West Palm Beach Woman Arrested for Stalking Former Boss

A fired Florida woman in West Palm Beach was arrested for stalking her former boss in an attempt to get her job back. The woman who was arrested was formerly the executive assistant to a real estate agent when an argument over sick leave and vacation time resulted in her termination.

What started as seemingly innocent emails soon escalated with the victim, the real estate agent, being stalked and followed by her former assistant to her home. After numerous refusals to stop this harassing behavior, the assistant was arrested on misdemeanor charges for stalking and harassing communication.

What Actions Led to Stalking Charges for the Florida Woman?

In February 2019, Linda Olsson fired her executive assistant, Brygida Trzaska, after a dispute broke out regarding benefits for time off. In the four months that followed, Trzaska sent multiple messages to Olsson requesting to meet and discuss her termination, in the hopes of reclaiming her position.

In March, Trzaska requested a letter of recommendation to find a new job, at which point she wrote, “I hope we can reconcile soon.” Olsson responded by telling her that their “relationship was irretrievably broken,” according to the report.

These messages went on for the next few months when Olsson called Trzaska in June and demanded that she stay away, stop contacting her, and look for another position. Nonetheless, Trzaska continued the harassing behavior and often showed up at Olsson’s work, insisting that they talk. At that point, Olsson reported Trzaska’s harassing phone calls and unsolicited visits to the police.

Harassment Continued Despite Police Involvement

The harassment continued despite Trzaska telling police that she would refrain from contacting Olsson in the future. Trzaska left numerous unwanted gifts at Olsson’s home, including:

  • Plants
  • Flowers
  • Notes
  • Cards

In October, Olsson sent a certified cease-and-desist letter to Trzaska, ordering that she stop the harassment, to no avail. Olsson continued to find flowers and notes from Trzaska delivered to her home.

Harassment Led to Stalking

In January, after Olsson found an invitation left on her car from Trzaska, she sent a second cease-and-desist letter. One week later, Olssen found Trzaska’s car parked next to hers outside Publix. According to the police report,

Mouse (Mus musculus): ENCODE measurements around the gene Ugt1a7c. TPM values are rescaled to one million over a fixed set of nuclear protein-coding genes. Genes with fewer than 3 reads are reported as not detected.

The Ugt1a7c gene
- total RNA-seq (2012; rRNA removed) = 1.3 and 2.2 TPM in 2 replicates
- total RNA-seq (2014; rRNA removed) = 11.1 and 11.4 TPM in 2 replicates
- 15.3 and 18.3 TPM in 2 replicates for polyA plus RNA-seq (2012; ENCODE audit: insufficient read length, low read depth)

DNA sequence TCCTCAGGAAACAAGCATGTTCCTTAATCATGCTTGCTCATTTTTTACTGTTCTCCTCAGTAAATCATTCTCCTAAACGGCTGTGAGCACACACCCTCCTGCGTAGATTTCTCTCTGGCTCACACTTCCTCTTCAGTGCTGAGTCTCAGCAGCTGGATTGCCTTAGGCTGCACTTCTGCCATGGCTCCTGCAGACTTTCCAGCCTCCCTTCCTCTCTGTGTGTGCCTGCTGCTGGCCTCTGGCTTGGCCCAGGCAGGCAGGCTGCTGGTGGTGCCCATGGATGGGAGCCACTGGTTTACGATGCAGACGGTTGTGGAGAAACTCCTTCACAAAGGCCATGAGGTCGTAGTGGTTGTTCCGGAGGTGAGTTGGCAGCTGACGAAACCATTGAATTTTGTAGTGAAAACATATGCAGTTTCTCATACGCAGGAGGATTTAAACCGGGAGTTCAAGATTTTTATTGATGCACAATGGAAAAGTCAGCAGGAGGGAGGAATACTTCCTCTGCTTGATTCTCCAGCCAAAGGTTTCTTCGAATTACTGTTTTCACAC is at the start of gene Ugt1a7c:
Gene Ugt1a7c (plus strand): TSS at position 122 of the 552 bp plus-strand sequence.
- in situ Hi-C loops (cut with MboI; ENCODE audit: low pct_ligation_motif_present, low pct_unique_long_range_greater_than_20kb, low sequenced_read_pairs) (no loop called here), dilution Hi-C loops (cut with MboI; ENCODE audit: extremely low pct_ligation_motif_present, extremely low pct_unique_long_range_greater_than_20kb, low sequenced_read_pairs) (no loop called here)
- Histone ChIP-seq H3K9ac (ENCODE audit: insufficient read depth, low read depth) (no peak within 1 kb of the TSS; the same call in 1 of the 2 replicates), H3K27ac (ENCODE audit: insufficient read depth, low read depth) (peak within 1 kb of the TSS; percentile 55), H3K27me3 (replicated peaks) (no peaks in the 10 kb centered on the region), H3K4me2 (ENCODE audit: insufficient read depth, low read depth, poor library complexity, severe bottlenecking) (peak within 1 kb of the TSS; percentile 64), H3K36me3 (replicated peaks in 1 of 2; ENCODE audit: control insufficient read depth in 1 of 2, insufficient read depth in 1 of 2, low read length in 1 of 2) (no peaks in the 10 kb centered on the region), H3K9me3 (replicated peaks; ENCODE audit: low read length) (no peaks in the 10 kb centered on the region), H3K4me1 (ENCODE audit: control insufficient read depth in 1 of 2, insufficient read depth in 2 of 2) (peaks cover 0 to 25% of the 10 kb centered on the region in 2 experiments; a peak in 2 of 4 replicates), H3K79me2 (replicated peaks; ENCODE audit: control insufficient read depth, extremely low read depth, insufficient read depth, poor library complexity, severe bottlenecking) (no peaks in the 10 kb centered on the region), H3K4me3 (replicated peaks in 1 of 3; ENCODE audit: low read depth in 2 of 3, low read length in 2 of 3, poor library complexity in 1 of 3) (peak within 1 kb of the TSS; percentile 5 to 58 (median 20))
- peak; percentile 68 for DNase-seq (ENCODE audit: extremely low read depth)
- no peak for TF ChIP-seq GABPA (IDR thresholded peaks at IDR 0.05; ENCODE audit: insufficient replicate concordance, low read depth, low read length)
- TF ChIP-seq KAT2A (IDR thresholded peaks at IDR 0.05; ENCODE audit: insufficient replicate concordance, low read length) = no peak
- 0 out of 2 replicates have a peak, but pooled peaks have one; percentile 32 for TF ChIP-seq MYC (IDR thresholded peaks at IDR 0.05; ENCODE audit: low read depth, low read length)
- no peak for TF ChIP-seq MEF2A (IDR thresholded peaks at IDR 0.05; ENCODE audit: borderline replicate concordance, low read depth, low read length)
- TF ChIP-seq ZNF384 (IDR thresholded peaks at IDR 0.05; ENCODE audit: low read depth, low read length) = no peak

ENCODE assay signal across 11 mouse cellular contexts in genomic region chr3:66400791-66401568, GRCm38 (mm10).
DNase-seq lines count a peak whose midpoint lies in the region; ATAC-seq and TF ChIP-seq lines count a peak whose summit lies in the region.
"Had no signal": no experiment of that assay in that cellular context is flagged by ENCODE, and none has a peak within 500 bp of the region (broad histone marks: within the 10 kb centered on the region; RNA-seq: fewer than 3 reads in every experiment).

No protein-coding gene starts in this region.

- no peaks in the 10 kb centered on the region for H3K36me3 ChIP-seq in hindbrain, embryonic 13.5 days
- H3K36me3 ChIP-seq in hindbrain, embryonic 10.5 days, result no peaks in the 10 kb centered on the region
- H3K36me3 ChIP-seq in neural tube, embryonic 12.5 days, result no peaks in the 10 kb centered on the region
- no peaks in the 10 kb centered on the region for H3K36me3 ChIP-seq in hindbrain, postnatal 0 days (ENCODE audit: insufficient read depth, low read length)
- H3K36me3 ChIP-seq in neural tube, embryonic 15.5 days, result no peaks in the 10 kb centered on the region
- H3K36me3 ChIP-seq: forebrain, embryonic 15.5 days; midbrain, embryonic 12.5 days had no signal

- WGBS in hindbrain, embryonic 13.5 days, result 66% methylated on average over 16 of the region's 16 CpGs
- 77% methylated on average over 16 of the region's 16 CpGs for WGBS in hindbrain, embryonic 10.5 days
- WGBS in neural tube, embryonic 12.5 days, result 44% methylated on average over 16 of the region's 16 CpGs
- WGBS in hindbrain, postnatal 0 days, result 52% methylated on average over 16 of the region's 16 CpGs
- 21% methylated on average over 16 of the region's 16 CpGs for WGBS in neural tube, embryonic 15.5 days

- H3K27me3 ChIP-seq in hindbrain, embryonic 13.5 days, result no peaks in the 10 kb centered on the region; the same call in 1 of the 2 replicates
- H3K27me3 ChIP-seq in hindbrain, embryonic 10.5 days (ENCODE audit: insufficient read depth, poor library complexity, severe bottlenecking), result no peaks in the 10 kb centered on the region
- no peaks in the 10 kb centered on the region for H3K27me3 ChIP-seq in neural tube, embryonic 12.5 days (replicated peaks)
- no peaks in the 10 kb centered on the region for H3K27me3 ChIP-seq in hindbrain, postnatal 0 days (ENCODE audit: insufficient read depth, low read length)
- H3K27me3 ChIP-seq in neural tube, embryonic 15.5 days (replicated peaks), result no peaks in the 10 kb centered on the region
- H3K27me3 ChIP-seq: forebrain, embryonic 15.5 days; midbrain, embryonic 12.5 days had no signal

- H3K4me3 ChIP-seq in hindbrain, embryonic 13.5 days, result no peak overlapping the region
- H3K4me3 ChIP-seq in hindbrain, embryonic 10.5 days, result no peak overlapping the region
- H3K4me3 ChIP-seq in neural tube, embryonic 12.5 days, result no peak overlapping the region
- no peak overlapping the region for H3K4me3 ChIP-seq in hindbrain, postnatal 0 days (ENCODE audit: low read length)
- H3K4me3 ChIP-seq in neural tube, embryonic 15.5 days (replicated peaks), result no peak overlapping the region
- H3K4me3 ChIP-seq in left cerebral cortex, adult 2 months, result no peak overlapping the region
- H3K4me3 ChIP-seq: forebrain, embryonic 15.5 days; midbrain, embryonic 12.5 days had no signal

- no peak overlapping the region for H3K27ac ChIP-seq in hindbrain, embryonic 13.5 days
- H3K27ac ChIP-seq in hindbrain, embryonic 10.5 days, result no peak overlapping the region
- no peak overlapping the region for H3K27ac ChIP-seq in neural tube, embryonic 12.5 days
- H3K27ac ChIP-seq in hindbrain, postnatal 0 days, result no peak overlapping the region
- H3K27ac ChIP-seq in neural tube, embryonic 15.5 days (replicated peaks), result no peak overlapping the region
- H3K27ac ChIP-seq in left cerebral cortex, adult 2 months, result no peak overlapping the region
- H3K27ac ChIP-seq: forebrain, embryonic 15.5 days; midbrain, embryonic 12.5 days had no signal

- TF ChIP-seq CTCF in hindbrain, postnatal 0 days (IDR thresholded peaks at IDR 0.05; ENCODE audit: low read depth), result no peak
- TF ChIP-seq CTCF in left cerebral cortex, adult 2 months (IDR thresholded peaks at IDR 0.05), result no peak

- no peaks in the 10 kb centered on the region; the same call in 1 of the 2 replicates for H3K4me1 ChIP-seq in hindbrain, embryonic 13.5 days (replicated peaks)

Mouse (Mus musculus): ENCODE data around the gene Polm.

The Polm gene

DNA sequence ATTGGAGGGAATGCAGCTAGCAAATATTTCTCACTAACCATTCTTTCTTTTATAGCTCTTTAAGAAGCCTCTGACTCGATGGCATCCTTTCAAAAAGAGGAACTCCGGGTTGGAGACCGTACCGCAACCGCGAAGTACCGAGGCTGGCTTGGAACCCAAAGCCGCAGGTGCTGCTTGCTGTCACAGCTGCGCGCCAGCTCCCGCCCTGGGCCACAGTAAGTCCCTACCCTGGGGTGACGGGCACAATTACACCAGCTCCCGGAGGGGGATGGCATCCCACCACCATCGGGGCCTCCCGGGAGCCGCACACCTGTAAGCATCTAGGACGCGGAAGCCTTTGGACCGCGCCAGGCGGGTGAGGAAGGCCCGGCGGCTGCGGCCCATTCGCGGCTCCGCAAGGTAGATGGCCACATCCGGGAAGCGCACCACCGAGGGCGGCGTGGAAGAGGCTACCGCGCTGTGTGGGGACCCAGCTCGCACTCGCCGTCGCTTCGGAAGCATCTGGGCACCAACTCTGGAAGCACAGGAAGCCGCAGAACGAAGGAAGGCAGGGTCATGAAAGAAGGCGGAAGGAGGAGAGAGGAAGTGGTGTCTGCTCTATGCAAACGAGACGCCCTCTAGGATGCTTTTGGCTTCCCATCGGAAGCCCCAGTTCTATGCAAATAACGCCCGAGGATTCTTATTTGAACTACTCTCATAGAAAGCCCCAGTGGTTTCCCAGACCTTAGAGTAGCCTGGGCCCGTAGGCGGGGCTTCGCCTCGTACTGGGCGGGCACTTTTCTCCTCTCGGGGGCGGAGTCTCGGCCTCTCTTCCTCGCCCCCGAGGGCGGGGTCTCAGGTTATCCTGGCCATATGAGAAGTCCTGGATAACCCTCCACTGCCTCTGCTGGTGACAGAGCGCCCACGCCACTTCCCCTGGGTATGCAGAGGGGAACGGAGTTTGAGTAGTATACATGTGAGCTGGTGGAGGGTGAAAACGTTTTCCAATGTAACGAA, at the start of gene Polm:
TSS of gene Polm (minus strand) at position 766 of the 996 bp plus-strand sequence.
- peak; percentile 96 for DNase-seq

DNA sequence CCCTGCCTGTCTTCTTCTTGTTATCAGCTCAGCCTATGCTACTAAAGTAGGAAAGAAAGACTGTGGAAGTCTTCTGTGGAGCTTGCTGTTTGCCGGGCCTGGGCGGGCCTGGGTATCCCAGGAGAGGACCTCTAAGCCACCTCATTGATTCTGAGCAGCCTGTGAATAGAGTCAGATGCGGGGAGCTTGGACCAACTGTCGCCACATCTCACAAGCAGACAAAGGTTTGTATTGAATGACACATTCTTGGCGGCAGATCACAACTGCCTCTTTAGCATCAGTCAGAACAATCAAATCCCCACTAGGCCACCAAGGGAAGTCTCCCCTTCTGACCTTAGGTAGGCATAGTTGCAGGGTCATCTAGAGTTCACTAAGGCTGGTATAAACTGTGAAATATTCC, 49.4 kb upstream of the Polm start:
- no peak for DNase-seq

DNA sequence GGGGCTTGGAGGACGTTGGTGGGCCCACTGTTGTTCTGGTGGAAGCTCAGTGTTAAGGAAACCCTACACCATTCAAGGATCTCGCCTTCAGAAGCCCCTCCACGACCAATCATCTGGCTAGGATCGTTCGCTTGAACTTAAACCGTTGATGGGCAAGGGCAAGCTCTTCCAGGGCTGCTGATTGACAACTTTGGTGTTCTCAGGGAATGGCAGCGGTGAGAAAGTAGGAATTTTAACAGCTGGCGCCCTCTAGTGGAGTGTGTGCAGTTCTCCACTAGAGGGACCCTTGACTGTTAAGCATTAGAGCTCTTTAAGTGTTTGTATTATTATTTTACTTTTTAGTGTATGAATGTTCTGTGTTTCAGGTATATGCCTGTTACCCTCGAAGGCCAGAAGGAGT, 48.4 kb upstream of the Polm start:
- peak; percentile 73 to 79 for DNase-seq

The defendant followed the victim to her car and attempted to engage in conversation.”

Trzaska followed Olsson back to her home, driving up and down the street outside her home. When police arrived, they warned Trzaska that any additional attempts to communicate with Olsson could result in criminal charges. Yet that same night, Olsson discovered flowers and Trzaska’s car waiting outside her home. Trzaska left before the police came but continued to drive outside Olsson’s home in the following days.

Investigators discovered that between December 14 and January 28, Trzaska had called Olsson 339 times. In February, Trzaska was arrested on charges of stalking and harassing communication.

What Characterizes Stalking in Florida?

According to Florida Statute 784.048, stalking is when a person willfully, maliciously, and repeatedly follows, harasses, or cyberstalks another person. To “harass” in this context is considered a pattern of behavior directed at a specific person, which causes that person substantial emotional distress while serving no legitimate purpose.

Stalking behaviors include:

  • Intrusive and unsolicited communication by phone, mail, or online
  • Continually sending unwanted gifts and flowers
  • Waiting for or following someone home, to school, work, or elsewhere
  • Seeking out private information to use against the victim
  • Harassing the victim or their loved ones online (cyberstalking)
  • Damaging the victim’s property or threatening to do so

Florida laws also define cyberstalking as a course of conduct to communicate online via social media, email, or another online platform toward a person that causes substantial emotional distress. Cyberstalking is included in the legal definition for stalking, and can take the form of any of the following:

  • Texting
  • Sexting
  • Emailing
  • Online personal messages
  • Assuming the victim’s online identity
  • Publicly posting private information about the victim

Considering Trzaska’s repeated and unwanted gifts, messages, and behavior toward Olssen, her actions followed the legal definition of stalking.

What are the Penalties for Stalking in Florida?

According to Florida Statute 784.048, a person charged with stalking could face a first-degree misdemeanor, whether the stalking behavior took place online or in person. The penalty in Florida for a misdemeanor in the first-degree can include:

  • Up to one year in jail
  • One year of probation
  • Up to $1,000 in fines
  • A 10-year restraining order

If a person faces aggravated stalking charges, the penalties are much more severe. Aggravated stalking charges can result from subsequent stalking offenses, if the offense was against a minor, or if the offense violates an existing injunction. These charges are very serious and are considered in Florida to be a felony in the third degree.

Call Experienced Injunction Attorneys if You’re Being Stalked in Orlando

If you’ve been the victim of a stalker in Orlando, don’t delay in seeking the legal help that you need. There are legal protections available to you under Florida law that an injunctions attorney can help you claim.

At Fighter Law, our knowledgeable team of injunction lawyers is dedicated to helping victims of stalking. We are passionate about fighting for what is right and just. We will fight to get you the best possible results in your case. To schedule a free consultation with an injunctions attorney at Fighter Law, complete an online contact form or call our office today at 407-FIGHTER (344-4837).


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